Suzieque


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RE: visiting friends

you are suffering from OCD


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RE: visiting friends

My friend said that when her small children were sick she made them stay in their room so they would not infect the others. I told her I would never have shut my kids off from the rest of us when he is sick and miserable. They could always lay on the sofa and watch TV. Raising her sons that way, they grew up thinking everything had to be disinfected after an illness. One of her sons washed the walls and every thing in the bedroom when one of his kids get sick. She passed her phobia on to her kids.


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RE: visiting friends

If it makes you feel any better -- you can't catch anything from someone who did not wash their hands after going to the bathroom (at least not #1!).

It is too weird for you to be the "potty police" and yes, your kid's friends will think you are strange!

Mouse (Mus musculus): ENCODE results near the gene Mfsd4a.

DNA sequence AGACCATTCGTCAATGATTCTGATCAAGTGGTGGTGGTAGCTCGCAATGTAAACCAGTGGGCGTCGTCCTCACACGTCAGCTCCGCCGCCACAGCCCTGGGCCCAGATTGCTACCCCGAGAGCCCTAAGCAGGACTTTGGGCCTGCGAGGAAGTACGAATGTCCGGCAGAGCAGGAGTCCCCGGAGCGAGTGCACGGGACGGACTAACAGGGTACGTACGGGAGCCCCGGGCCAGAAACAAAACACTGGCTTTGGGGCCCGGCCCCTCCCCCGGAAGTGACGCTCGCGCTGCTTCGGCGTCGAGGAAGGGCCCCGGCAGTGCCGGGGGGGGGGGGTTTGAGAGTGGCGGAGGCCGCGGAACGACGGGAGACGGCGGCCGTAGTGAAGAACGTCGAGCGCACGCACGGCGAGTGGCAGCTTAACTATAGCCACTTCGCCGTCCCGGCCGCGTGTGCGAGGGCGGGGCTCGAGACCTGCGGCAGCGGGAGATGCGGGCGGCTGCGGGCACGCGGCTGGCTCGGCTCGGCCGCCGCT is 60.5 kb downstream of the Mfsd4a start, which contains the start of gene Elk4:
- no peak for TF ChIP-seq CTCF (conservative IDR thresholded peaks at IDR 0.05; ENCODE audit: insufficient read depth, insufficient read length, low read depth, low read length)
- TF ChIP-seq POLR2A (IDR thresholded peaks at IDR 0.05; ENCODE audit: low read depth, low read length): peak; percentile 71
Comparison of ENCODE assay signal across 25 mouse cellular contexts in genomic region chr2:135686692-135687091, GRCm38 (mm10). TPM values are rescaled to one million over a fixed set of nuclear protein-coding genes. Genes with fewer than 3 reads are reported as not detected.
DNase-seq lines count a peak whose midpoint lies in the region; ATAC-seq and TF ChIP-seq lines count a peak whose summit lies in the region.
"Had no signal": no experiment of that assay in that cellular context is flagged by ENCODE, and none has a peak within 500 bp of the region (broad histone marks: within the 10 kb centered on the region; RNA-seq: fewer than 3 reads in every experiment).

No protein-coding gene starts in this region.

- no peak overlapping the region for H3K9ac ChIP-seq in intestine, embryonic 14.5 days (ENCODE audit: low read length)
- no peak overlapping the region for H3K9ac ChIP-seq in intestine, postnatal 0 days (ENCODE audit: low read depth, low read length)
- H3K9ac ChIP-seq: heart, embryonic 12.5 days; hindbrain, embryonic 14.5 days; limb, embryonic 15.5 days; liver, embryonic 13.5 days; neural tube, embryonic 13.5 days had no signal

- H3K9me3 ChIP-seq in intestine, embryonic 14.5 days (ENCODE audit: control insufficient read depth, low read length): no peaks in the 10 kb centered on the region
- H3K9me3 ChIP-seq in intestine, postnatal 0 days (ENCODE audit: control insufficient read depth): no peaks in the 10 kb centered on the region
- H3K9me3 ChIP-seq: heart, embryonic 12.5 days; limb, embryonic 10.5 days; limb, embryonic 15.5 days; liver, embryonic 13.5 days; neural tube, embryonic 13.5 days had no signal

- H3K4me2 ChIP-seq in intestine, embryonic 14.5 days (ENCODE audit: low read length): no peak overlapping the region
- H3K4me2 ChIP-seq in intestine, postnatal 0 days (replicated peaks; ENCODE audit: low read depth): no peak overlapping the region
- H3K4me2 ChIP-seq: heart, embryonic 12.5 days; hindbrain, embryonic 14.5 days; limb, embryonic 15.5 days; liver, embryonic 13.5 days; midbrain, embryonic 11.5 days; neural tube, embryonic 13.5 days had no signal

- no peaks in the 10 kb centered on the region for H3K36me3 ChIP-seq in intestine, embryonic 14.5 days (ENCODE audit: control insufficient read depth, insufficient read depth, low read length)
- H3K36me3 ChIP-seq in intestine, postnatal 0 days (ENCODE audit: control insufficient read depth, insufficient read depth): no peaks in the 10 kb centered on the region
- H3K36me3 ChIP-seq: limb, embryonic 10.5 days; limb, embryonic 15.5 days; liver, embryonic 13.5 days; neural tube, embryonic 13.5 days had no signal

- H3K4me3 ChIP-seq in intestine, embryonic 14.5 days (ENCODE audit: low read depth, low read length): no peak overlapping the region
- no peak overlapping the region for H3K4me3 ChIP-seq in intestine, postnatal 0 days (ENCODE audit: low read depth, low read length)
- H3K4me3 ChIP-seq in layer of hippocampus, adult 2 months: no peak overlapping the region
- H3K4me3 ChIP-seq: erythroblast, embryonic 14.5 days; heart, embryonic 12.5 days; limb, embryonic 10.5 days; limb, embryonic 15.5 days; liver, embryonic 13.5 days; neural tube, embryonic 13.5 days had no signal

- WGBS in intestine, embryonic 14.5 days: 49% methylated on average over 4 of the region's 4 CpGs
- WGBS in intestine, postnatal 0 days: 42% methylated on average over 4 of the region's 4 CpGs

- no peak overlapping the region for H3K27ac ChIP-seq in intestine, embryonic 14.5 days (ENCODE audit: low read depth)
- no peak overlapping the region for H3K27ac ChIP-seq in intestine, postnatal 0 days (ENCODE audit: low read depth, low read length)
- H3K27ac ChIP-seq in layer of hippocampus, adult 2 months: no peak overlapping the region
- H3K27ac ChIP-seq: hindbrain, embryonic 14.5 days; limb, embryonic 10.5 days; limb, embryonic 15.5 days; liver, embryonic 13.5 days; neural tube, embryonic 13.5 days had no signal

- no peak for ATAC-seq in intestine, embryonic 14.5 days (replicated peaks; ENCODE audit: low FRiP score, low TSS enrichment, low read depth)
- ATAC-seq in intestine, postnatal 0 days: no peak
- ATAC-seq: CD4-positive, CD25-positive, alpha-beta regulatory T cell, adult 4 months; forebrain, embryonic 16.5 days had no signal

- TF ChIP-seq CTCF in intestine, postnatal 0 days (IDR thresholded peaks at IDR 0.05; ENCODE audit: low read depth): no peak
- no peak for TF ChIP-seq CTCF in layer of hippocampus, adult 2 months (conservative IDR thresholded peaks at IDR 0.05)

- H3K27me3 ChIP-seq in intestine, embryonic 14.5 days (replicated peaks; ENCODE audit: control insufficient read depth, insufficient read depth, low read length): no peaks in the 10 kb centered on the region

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RE: visiting friends

What you described is a phobia. I agree with others. You will inevitably alienate your child and his friends.

You will never eradicate all germs in your home, in fact germs help us build up residence to disease and infection.

You must seek help for your phobia, otherwise it might take over your life. It is good that you are asking questions about this, now. I think the treatment is just slow exposure to the problem, it won't be that bad.

Good luck with it all.


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RE: visiting friends

I'm sorry to say that besides alienating your children, you're also very likely to give them serious emotional issues. You're making him/them terrified of living in the real world. Even if you don't end up confined to your home by your fear of germs, unless you do something soon, you may be dooming your chilren to being imprisoned by fears such as yours.

I want to add 2 things.